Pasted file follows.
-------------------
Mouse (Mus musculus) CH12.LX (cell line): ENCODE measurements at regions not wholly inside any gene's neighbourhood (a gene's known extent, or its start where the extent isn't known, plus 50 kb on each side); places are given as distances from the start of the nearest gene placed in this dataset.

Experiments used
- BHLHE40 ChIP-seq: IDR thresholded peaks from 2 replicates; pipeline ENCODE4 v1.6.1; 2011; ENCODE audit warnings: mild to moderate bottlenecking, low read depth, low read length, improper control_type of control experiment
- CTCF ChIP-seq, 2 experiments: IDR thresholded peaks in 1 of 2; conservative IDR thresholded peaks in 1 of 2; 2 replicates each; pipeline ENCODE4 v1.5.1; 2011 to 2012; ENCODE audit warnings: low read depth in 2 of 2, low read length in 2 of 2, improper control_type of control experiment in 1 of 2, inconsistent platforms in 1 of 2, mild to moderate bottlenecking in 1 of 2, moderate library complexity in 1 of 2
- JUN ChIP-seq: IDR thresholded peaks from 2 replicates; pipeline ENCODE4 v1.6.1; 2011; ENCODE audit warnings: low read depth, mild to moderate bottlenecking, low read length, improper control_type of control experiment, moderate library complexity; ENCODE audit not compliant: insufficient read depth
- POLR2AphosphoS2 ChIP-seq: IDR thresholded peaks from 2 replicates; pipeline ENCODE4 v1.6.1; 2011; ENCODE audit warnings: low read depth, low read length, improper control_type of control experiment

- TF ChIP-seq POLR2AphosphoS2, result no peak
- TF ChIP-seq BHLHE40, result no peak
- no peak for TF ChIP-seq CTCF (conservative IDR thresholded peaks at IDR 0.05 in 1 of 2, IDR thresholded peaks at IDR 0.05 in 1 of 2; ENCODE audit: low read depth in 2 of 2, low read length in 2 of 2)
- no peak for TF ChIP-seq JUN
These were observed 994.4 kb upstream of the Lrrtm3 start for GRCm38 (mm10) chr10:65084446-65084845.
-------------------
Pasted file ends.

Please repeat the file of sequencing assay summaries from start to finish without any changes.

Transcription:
Mouse (Mus musculus) CH12.LX (cell line): ENCODE measurements at regions not wholly inside any gene's neighbourhood (a gene's known extent, or its start where the extent isn't known, plus 50 kb on each side); places are given as distances from the start of the nearest gene placed in this dataset.

Experiments used
- BHLHE40 ChIP-seq: IDR thresholded peaks from 2 replicates; pipeline ENCODE4 v1.6.1; 2011; ENCODE audit warnings: mild to moderate bottlenecking, low read depth, low read length, improper control_type of control experiment
- CTCF ChIP-seq, 2 experiments: IDR thresholded peaks in 1 of 2; conservative IDR thresholded peaks in 1 of 2; 2 replicates each; pipeline ENCODE4 v1.5.1; 2011 to 2012; ENCODE audit warnings: low read depth in 2 of 2, low read length in 2 of 2, improper control_type of control experiment in 1 of 2, inconsistent platforms in 1 of 2, mild to moderate bottlenecking in 1 of 2, moderate library complexity in 1 of 2
- JUN ChIP-seq: IDR thresholded peaks from 2 replicates; pipeline ENCODE4 v1.6.1; 2011; ENCODE audit warnings: low read depth, mild to moderate bottlenecking, low read length, improper control_type of control experiment, moderate library complexity; ENCODE audit not compliant: insufficient read depth
- POLR2AphosphoS2 ChIP-seq: IDR thresholded peaks from 2 replicates; pipeline ENCODE4 v1.6.1; 2011; ENCODE audit warnings: low read depth, low read length, improper control_type of control experiment

- TF ChIP-seq POLR2AphosphoS2, result no peak
- TF ChIP-seq BHLHE40, result no peak
- no peak for TF ChIP-seq CTCF (conservative IDR thresholded peaks at IDR 0.05 in 1 of 2, IDR thresholded peaks at IDR 0.05 in 1 of 2; ENCODE audit: low read depth in 2 of 2, low read length in 2 of 2)
- no peak for TF ChIP-seq JUN
These were observed 994.4 kb upstream of the Lrrtm3 start for GRCm38 (mm10) chr10:65084446-65084845.